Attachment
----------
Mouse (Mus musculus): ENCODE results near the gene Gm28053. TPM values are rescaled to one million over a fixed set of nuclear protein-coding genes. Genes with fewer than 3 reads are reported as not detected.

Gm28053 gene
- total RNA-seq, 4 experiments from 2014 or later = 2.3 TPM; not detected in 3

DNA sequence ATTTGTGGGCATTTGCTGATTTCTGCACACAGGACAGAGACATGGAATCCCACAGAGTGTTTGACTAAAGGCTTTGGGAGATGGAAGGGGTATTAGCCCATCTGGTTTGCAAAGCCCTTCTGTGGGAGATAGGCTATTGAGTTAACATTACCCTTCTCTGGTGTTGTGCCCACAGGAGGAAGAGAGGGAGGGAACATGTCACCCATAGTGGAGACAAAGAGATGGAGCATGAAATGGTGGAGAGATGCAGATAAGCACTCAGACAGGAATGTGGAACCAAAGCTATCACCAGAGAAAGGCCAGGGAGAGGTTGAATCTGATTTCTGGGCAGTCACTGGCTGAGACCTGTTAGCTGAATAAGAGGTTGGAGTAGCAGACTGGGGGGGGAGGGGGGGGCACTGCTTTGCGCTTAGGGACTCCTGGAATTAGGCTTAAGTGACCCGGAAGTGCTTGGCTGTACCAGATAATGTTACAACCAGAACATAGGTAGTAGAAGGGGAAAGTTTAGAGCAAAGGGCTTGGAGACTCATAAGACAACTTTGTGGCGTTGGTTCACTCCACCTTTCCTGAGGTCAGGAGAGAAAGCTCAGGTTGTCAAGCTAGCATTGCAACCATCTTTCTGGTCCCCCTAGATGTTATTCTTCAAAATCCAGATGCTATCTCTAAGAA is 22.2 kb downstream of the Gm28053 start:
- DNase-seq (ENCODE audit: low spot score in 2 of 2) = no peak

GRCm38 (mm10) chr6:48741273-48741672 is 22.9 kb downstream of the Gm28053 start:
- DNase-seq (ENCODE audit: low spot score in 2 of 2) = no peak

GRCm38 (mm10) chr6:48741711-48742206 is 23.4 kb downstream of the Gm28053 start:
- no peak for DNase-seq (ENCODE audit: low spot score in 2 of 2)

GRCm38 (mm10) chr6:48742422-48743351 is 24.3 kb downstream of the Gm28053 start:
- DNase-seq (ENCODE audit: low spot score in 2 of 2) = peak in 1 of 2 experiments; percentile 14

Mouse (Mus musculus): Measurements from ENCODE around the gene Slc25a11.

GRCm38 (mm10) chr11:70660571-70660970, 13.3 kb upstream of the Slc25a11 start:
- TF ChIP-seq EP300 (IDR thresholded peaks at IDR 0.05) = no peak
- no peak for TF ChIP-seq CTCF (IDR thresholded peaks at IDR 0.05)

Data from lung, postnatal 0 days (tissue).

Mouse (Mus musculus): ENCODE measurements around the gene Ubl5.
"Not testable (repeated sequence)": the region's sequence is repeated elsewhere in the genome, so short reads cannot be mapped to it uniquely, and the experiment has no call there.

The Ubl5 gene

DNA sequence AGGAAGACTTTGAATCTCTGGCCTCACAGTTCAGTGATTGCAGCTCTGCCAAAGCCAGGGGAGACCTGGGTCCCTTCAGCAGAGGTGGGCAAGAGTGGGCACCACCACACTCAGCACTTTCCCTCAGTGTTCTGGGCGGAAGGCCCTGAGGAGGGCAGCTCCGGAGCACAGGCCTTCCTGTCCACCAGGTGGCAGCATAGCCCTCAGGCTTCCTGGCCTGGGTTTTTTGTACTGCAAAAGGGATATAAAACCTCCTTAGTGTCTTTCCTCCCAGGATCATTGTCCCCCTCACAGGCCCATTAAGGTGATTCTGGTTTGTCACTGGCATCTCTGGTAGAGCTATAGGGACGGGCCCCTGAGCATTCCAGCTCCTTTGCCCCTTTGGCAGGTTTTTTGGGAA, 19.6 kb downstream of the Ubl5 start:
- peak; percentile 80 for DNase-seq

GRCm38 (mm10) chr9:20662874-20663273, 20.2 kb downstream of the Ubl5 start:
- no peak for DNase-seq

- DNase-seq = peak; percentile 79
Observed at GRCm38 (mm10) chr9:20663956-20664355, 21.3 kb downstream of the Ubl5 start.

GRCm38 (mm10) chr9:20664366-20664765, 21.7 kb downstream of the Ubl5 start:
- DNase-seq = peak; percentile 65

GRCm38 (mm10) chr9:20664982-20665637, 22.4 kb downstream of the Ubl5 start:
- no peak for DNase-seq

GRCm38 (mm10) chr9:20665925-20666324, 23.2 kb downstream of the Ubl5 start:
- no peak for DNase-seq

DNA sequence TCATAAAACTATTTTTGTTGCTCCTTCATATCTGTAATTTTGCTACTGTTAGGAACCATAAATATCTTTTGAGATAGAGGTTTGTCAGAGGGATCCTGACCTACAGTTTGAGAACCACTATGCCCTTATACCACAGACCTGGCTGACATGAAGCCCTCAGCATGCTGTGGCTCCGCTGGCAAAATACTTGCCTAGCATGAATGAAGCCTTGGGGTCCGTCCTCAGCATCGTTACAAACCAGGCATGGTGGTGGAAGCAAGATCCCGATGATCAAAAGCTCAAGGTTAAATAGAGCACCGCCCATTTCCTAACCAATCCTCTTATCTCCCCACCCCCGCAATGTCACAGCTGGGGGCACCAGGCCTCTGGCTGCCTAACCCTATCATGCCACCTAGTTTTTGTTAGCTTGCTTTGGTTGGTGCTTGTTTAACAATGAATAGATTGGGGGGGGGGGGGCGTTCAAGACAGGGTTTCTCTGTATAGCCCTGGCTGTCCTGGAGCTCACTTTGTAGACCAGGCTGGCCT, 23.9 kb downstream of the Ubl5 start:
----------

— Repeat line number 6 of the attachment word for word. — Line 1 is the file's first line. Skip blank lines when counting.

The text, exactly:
GRCm38 (mm10) chr6:48741273-48741672 is 22.9 kb downstream of the Gm28053 start: